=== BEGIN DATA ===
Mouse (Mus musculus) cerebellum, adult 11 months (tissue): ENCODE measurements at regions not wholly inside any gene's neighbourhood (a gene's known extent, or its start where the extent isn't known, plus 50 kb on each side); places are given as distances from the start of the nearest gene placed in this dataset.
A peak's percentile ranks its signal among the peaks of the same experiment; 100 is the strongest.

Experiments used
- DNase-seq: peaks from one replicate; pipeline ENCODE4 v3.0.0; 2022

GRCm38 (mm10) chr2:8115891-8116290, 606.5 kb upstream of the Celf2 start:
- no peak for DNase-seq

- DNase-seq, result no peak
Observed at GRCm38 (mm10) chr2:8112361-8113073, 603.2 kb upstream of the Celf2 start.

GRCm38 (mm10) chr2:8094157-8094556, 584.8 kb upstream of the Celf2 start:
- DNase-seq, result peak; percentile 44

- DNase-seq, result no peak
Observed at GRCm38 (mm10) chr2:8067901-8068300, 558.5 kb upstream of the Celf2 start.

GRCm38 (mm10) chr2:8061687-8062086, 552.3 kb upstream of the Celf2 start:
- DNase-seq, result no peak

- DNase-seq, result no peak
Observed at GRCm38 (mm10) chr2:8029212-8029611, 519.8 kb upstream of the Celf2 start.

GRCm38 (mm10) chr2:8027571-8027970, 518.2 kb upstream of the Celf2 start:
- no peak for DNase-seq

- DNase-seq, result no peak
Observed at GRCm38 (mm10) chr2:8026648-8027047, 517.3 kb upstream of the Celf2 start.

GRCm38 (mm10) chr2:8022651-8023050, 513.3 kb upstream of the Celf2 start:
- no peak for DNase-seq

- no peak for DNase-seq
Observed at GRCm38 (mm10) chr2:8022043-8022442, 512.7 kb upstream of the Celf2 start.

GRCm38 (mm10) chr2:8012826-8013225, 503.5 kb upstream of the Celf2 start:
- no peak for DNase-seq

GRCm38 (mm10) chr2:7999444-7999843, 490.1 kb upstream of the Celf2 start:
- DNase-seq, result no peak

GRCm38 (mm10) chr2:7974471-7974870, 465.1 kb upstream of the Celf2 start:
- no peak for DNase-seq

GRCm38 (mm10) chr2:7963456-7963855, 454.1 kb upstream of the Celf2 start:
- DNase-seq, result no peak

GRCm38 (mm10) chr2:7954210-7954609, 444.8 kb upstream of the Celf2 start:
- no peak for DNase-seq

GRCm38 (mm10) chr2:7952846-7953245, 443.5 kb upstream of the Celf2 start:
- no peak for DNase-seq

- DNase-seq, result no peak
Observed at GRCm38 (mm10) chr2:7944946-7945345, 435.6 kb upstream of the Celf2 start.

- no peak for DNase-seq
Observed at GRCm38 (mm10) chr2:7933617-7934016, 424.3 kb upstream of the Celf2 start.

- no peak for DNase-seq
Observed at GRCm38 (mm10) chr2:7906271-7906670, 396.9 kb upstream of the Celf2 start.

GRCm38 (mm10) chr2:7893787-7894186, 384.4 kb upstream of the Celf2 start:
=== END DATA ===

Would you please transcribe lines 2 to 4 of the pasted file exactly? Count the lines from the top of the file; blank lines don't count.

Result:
A peak's percentile ranks its signal among the peaks of the same experiment; 100 is the strongest.

Experiments used
- DNase-seq: peaks from one replicate; pipeline ENCODE4 v3.0.0; 2022